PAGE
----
Wednesday, May 20, 2009


Coaching As I See It

I remember a time when I was between jobs and wasn’t working outside the home. At a cocktail party I was asked the defining question, “So, what do you do?” In all seriousness, I reached for some business cards my husband had printed for me which stated, “Domestic Goddess.” You can imagine the lively conversation which followed. Now my business card says, “Learning Coach” and it promotes conversation as well, because most people don’t quite know what that means.

Simply put, I work with clients on a 1 to 1 basis with the aim of ultimately helping them improve their professional, scholastic or personal life. Some clients need help with changing some behaviors, improving self-perception and/or increasing achievement by learning some new skills.

A good coach helps the client to identify areas which need working on and then set goals for himself. We also discuss former roadblocks to progress and barriers to his learning. This is important because the last thing a coach wants to do is present the client with the same strategies which obviously didn’t work in the past.

A Learning Coach must design a plan for the client to help him achieve better results in such a way which compliments him. Every client or student doesn’t learn in the same way so identifying the learning style of the client and basing strategies from that vantage point, gives you the greatest chance of maximizing his learning potential.

In the case of a client wanting to improve upon or learn a new skill, I approach it from a “Constructivist” point of view. Constructivism applied to learning theory states that learners learn best when they construct knowledge for themselves. As a coach, I guide and facilitate the process by providing the client with activities to participate in. He is no longer a passive recipient of information but a creative explorer. The client engages in hands on learning where he can test his ideas and draw his own conclusions.

Taking a Constructivist approach taps into the client’s natural curiosity and helps to keep him engaged and motivated. In the end what I’ve really done is help the client learn how to learn.

Sunday, May 10, 2009

Reading Comprehension

Life beyond chicken nuggets and Wii!

While the eleven weeks of summer vacation is a break from school, it doesn’t have to mean a break from learning. In terms of reading, once students learn decoding, they can decode anything but they can’t understand what they read if they have a narrow view of the world. Let’s face the fact that the entire purpose of reading is comprehension. So this summer, let your focus be helping your child gain “knowledge”—specifically “knowledge” which ultimately can be applied to reading comprehension.

Beyond, sounding out words and properly identifying new vocabulary, being able to bridge gaps in reading by making connections to the subject matter is crucial to comprehension. When authors write they leave out information and expect the reader to fill in the blanks with acquired background knowledge. To test this element of background knowledge being tied to reading comprehension, a study was done with preadolescent children. One group was made up of poor readers who knew about baseball and the other group was made up of good readers not having much background knowledge about baseball. The study revealed that the group of poor readers having background knowledge about baseball did far better than the good readers did when answering comprehension questions about the reading passage.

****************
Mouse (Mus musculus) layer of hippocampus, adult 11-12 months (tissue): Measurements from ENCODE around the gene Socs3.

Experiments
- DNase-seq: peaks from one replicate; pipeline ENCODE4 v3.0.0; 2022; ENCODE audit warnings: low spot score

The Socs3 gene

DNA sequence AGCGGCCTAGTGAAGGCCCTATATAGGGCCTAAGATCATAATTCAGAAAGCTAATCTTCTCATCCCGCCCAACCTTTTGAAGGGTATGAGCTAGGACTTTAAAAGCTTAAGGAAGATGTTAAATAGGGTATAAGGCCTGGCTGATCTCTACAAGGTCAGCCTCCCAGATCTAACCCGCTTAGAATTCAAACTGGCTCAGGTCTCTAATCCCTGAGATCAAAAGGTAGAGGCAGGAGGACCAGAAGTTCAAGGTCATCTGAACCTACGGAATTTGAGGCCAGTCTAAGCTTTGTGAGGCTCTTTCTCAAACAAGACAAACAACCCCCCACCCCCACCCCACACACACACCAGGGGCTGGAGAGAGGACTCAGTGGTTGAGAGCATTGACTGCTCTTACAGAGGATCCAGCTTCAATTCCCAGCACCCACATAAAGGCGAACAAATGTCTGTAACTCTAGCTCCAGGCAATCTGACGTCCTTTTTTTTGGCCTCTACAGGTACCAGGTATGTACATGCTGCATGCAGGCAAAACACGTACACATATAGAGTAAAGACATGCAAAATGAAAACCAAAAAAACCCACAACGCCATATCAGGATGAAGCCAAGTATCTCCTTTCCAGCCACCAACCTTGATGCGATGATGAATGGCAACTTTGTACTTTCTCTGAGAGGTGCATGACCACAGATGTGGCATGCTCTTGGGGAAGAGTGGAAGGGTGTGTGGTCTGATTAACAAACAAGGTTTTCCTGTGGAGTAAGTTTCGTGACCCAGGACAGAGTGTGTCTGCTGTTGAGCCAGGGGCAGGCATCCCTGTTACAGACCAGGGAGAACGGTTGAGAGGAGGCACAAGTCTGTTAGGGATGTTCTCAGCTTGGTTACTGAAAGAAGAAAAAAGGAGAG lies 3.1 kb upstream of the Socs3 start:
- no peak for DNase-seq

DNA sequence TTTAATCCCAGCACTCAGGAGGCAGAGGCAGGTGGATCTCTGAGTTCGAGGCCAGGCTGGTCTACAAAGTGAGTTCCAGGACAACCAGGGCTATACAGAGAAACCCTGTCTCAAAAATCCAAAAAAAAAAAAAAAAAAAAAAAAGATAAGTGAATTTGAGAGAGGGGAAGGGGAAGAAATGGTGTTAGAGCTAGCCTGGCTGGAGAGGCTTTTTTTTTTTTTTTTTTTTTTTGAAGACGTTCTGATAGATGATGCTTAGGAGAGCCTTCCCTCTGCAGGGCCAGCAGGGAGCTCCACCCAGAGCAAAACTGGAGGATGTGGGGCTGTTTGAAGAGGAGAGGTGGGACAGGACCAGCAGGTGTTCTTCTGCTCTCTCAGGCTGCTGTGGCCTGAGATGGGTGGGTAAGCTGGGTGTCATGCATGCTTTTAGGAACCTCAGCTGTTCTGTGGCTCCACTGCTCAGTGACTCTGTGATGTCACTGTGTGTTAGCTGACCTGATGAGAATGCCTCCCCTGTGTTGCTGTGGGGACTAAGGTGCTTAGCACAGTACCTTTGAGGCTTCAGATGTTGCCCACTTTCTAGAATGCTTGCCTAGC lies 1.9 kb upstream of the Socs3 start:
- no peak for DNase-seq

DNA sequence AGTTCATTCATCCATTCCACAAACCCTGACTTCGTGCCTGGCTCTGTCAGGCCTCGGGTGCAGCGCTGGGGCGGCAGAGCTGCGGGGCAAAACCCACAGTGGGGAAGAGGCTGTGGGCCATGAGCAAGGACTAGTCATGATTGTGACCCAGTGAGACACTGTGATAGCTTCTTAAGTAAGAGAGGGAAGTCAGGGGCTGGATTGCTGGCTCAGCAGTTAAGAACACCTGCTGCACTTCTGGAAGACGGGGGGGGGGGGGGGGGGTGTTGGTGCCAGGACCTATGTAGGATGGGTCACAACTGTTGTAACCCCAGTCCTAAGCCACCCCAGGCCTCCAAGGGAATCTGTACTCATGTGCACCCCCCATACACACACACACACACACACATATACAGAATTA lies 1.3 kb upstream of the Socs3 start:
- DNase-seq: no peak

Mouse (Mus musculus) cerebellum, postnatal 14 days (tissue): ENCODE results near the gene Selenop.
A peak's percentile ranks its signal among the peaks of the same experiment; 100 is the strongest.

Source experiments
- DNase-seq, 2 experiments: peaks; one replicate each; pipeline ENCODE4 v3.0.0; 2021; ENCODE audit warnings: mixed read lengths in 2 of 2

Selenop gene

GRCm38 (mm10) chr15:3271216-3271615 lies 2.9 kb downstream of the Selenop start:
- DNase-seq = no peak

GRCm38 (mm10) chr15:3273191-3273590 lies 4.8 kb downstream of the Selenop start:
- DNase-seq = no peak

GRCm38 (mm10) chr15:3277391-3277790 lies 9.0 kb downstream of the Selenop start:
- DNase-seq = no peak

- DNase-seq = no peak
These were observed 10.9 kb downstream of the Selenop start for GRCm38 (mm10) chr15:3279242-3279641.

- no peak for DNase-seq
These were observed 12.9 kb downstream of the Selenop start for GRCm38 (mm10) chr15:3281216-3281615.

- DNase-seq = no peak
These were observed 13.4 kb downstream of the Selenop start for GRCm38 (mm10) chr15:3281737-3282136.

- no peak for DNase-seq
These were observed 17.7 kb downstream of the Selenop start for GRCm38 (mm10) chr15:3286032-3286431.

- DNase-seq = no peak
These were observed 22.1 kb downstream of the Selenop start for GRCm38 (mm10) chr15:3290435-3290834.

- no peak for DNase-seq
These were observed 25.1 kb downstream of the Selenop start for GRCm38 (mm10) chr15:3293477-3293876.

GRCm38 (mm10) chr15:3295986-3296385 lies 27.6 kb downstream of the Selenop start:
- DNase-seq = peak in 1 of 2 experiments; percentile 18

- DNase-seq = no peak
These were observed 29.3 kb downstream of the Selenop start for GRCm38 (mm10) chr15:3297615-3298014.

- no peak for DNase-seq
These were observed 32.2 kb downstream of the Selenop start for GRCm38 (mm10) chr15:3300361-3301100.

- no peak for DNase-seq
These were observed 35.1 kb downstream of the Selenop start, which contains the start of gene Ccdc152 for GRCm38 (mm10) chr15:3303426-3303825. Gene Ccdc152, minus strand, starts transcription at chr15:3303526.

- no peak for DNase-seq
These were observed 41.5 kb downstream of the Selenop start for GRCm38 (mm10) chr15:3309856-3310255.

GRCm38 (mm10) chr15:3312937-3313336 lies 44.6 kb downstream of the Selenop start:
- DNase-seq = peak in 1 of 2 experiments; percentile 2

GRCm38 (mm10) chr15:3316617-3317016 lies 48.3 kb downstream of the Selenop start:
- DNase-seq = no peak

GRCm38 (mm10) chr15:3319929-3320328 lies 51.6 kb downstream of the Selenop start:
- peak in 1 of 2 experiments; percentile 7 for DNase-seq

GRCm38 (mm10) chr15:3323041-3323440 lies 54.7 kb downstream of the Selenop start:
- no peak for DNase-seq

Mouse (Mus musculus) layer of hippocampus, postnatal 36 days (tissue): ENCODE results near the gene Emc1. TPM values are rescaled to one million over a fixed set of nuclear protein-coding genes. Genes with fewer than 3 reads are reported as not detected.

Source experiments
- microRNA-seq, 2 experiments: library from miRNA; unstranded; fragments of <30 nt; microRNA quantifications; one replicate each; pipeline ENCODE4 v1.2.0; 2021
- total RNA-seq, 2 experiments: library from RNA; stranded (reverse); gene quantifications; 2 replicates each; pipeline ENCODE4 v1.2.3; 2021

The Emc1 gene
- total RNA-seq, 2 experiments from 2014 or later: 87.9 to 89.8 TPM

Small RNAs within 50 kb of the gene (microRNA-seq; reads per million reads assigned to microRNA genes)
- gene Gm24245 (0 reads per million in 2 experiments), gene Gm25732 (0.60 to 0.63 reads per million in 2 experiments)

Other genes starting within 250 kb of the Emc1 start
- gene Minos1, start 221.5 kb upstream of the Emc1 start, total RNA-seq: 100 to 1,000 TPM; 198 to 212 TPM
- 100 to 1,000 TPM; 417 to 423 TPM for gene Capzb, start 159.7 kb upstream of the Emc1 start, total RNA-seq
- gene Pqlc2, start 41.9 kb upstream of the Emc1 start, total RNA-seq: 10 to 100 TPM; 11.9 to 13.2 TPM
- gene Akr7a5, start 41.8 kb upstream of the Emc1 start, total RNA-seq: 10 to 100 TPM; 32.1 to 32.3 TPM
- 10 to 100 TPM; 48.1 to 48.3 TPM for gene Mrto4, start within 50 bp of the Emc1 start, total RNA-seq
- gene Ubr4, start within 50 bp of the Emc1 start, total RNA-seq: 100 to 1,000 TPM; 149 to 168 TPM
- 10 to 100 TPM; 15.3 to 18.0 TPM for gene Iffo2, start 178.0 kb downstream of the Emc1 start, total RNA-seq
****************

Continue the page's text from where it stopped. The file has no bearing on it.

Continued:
That brings us to the question “How is a student supposed to acquire all of this background knowledge?” One way to acquire knowledge is to turn off the TV and the computer and explore the world. Parents might be surprised to know that on average only 5% of the classroom time for a third grader is spent on topics of Science and 5% of classroom time is spent on topics of History. That means much of the learning your child needs to acquire about life, needs to come from home. You are your child’s best teacher.

This summer, make it a weekly ritual to visit your local library and select books on a variety of topics. Read books to your children as well as have your children read to you. Select books which expose your children to Science, History, Geography, Music, Art, Civics, Theatre and the like. Plan a field trip once a week to give your child a more hands on experience with learning. The experience doesn’t have to cost much to be educational. For example, take a walk in the woods and see how many different types of leaves you can identify. Go to a zoo and make your own scrapbook with photos your child has taken and factual data he has collected. Explore a different culture by locating the country on a map, learning some of its history and points of interest for tourists, then finish by making an ethnic meal. Who knows, maybe your children may actually like eating Spanakopita, wearing a toga while discussing what days were like for children in ancient Greece!

There is a whole world to explore out there beyond chicken nuggets and Wii. Your children may experience initial symptoms of withdrawal from life as they know it, but isn’t it worth creating a life to be experienced and remembered? Here’s to the summer of ’09! Read well and prosper!

Wednesday, April 29, 2009



ADHD as we know it is a condition making it difficult for children to stay on task (inattention), control their activity level (hyperactivity) and limit their behavior (impulsivity) in age appropriate ways. In response to these markers of ADHD many parents investigate putting their children on meds to counteract the hyperactivity and inattention. What many parents don’t realize is kids with ADHD also have deficits in the area of Executive Functioning and those deficits are much less responsive to pharmacological intervention and they need explicit instructional training.

Some of the skills associated with Executive Functioning involve planning, sequencing, prioritizing, and time management. Imagine trying to navigate successfully through life when these skills are impaired or non-existent. That is why as the parent of a child with ADHD it is your job to understand what executive functioning deficits your child might have and then work to find real opportunities to teach and reinforce these necessary skills.